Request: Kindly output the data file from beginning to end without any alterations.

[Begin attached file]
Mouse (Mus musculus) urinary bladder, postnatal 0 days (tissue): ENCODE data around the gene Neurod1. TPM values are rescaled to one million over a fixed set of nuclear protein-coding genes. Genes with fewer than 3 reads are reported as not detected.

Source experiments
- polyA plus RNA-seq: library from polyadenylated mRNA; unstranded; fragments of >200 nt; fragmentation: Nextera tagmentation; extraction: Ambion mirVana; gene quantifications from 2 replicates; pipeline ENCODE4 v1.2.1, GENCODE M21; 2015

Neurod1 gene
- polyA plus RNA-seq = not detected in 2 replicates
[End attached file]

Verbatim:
Mouse (Mus musculus) urinary bladder, postnatal 0 days (tissue): ENCODE data around the gene Neurod1. TPM values are rescaled to one million over a fixed set of nuclear protein-coding genes. Genes with fewer than 3 reads are reported as not detected.

Source experiments
- polyA plus RNA-seq: library from polyadenylated mRNA; unstranded; fragments of >200 nt; fragmentation: Nextera tagmentation; extraction: Ambion mirVana; gene quantifications from 2 replicates; pipeline ENCODE4 v1.2.1, GENCODE M21; 2015

Neurod1 gene
- polyA plus RNA-seq = not detected in 2 replicates